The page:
Normally when I’m doing the first draft or something where there’s lots of new writing, it will be just a thousand words because then I start to kind of lose it, but it’s a measurable thing where I’m like, “Okay, I’ve done my word count, so I’m good.”

But now I will probably be working the majority of every day to get to a good stage before I start officially writing my second draft. The editing is always crazy for me because I’m always behind my deadline.

Are you allowed to reveal anything about your next novel? Or do you wish to?

I actually don’t know if I’m allowed to, but no one’s stopped me. It’s a ballet inspired story about love, rage, revenge, and obsession with another person. I’m really excited. It’s like Black Swan meets John Tucker Must Die.

Those are such good comp titles to have, too. What’s the most surprising thing you’ve learned along your creative path?

The most surprising thing is that writer’s block doesn’t exist, but sometimes it takes two weeks to come up with the thing, the paragraph, or the idea that’ll solve it. So there is an answer somewhere, but it might take a really, really long time for it to formulate in my mind. It’s a long process sometimes, and I just have to accept that.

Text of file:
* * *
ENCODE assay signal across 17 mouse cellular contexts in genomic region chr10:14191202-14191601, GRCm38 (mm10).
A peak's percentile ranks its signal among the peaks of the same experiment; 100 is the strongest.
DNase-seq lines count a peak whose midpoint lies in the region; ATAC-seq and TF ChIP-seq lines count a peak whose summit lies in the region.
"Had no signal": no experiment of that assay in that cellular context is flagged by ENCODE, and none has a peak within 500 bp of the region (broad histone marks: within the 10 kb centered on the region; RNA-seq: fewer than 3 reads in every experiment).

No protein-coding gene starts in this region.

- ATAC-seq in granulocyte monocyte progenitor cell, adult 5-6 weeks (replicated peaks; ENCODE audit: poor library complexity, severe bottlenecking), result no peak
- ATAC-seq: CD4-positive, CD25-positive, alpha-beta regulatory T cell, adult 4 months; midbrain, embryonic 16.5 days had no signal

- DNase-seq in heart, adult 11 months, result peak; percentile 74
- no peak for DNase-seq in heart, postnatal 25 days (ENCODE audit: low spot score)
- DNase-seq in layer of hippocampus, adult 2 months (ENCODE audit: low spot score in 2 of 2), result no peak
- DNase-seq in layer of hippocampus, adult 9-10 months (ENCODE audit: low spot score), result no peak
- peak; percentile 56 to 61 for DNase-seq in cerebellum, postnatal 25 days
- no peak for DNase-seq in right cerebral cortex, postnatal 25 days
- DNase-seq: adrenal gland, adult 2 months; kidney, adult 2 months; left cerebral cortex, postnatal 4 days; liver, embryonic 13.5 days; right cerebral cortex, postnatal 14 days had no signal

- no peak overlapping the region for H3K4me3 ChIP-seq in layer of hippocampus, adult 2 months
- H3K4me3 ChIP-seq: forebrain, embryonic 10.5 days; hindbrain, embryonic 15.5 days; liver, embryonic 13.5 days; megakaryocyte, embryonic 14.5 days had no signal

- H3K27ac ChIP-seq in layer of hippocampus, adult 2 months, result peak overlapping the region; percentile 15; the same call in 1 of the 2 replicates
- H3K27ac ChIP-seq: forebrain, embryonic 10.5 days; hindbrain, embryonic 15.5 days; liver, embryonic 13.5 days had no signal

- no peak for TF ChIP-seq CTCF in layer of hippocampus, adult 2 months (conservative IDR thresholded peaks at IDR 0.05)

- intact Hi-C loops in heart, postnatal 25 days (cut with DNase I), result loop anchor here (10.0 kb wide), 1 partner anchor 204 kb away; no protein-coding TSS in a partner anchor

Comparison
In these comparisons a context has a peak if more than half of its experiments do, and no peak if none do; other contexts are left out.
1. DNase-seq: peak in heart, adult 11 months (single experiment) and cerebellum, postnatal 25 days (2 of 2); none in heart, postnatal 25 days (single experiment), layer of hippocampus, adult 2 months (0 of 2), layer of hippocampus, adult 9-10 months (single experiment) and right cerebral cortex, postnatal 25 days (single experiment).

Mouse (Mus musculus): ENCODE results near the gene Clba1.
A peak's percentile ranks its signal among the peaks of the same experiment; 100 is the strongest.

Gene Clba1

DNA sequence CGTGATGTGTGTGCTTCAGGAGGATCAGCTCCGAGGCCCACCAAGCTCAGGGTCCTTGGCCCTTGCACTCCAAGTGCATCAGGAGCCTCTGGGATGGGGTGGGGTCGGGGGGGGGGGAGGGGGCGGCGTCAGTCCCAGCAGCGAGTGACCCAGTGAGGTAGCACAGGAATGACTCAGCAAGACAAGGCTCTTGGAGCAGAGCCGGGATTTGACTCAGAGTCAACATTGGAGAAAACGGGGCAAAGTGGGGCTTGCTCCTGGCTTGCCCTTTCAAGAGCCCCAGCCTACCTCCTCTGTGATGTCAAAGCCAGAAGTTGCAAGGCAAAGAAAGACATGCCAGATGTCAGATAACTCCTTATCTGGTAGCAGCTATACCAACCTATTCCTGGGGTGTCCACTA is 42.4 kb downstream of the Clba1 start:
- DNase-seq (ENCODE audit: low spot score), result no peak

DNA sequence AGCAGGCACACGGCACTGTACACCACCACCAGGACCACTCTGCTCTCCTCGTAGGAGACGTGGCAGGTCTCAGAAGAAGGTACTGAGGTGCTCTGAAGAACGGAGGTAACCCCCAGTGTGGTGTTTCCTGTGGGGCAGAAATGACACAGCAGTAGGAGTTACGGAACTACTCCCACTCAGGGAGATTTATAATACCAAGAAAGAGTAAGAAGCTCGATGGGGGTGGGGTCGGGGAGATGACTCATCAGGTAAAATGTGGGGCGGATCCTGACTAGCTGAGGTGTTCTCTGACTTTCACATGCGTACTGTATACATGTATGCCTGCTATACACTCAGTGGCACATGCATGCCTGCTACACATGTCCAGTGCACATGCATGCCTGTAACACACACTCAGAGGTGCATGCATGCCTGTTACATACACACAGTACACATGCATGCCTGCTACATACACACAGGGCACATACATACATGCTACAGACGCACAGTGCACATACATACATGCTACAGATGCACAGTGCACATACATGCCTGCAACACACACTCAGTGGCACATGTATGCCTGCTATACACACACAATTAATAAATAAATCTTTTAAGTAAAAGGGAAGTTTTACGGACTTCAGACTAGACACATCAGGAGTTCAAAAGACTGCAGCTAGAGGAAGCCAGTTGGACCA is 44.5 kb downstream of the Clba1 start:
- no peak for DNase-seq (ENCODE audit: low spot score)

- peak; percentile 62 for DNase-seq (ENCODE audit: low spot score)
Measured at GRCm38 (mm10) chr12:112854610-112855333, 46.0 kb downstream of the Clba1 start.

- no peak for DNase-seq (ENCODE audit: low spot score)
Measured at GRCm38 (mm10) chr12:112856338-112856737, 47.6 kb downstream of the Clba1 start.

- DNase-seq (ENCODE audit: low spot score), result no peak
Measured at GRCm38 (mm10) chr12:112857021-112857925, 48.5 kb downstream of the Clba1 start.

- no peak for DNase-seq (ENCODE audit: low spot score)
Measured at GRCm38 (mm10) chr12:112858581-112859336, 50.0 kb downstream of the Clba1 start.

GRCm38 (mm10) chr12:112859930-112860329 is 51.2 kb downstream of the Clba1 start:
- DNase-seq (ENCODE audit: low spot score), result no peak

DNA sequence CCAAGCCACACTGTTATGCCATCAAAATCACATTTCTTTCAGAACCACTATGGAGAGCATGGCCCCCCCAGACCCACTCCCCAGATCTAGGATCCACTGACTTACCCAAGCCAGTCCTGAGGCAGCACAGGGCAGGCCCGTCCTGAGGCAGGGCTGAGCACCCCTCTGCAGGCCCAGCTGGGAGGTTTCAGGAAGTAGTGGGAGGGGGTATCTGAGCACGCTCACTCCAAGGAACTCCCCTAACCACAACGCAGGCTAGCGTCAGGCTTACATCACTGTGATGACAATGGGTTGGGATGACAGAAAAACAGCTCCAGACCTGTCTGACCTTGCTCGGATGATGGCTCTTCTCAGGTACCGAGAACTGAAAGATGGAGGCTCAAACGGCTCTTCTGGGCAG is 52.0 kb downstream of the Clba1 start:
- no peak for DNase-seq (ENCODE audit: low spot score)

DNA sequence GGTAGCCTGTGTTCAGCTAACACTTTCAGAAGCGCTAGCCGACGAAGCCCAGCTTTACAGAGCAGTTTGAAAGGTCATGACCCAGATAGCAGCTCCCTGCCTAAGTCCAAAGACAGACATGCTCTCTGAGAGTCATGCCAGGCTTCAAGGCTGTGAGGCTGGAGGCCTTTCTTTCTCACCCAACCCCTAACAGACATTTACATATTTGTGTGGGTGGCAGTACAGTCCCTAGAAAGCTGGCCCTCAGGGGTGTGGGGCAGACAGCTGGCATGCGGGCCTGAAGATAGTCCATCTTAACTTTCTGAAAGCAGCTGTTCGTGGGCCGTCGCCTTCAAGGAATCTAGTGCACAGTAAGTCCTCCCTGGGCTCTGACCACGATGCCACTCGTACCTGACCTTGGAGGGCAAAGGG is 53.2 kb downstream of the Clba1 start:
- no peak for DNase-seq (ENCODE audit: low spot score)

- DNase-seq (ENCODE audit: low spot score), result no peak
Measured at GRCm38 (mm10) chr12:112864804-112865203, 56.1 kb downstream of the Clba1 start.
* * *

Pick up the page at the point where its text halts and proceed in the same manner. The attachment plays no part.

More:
Have you found any tricks for expediting the process?

Just time, thinking time. When I feel like things are really bad and I’m like, “Oh my god, I have all these suggestions of edits and scenes and stuff, and I don’t know what’s working,” I would just not do anything for a week or two and then I’ll think of something good. So, nothing but time.

But I do think that reading books and watching films helps to get back into a storytelling perspective and into someone else’s head or someone else’s words. So yeah, time and inspiration.

Celine Saintclare Recommends:

Kiehls skin products

regular baths with lavender and Eucalyptus oil

spending time around horses

learning a language